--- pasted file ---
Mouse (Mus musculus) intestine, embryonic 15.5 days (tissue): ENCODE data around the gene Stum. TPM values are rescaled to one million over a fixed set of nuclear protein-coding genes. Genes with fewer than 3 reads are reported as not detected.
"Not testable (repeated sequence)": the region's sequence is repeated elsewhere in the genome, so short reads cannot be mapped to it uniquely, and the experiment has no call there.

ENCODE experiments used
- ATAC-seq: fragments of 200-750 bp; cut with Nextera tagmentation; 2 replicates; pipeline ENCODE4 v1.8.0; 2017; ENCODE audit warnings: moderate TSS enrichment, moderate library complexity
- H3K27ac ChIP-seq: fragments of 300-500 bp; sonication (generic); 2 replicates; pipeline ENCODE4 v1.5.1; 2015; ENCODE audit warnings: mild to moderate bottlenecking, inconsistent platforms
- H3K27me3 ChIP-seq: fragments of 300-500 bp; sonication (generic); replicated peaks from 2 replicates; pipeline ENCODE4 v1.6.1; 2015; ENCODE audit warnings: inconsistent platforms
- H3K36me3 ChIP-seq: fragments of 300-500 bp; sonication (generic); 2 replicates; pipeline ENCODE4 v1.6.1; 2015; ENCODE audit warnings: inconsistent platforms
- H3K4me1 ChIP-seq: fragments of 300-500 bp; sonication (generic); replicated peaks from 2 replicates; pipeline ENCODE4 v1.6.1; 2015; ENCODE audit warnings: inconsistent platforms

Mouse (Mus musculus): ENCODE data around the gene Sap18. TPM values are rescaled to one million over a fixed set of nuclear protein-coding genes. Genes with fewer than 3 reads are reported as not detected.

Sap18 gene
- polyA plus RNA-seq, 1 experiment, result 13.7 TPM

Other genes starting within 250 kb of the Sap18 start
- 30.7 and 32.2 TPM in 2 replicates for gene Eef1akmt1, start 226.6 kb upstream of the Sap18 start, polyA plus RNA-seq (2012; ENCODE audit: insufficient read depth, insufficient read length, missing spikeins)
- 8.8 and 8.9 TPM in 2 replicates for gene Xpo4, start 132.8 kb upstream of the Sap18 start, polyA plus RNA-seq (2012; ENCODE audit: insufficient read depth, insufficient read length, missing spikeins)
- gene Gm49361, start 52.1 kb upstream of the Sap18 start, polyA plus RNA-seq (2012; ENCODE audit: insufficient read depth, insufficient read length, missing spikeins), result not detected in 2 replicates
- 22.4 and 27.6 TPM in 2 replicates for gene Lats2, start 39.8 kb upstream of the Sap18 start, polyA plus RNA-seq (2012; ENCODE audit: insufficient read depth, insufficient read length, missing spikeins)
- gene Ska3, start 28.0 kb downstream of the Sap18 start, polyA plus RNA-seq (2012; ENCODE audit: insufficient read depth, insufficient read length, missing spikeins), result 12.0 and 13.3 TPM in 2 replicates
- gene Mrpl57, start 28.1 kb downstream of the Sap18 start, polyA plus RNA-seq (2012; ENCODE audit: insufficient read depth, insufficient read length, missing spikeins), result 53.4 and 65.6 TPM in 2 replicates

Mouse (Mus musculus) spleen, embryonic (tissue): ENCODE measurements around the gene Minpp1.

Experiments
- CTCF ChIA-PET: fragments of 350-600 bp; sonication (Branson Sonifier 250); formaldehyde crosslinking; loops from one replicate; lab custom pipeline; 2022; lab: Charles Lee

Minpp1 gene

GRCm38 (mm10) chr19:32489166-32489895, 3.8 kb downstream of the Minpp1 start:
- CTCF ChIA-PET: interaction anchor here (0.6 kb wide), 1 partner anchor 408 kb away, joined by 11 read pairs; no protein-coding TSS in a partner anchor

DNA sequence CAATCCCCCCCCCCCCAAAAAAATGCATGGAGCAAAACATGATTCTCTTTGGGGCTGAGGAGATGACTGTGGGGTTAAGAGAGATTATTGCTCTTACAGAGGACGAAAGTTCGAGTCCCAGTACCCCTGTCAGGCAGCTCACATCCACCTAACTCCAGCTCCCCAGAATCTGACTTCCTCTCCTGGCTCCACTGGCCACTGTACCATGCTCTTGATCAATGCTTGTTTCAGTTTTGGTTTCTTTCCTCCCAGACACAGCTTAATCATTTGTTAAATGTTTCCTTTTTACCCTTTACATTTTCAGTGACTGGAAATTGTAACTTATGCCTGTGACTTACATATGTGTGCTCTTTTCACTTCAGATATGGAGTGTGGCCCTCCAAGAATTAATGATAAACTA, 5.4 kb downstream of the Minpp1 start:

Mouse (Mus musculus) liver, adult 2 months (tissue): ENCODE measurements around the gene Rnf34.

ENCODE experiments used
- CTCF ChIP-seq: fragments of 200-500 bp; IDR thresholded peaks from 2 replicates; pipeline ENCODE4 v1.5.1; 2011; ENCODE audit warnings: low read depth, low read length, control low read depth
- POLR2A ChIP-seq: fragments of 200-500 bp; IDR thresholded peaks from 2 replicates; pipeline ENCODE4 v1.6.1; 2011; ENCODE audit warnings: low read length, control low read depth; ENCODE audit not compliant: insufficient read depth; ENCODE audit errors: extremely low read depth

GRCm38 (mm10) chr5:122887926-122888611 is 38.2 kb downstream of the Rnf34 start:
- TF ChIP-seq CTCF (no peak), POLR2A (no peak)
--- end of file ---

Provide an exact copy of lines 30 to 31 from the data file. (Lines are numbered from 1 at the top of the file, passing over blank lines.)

GRCm38 (mm10) chr5:122887926-122888611 is 38.2 kb downstream of the Rnf34 start:
- TF ChIP-seq CTCF (no peak), POLR2A (no peak)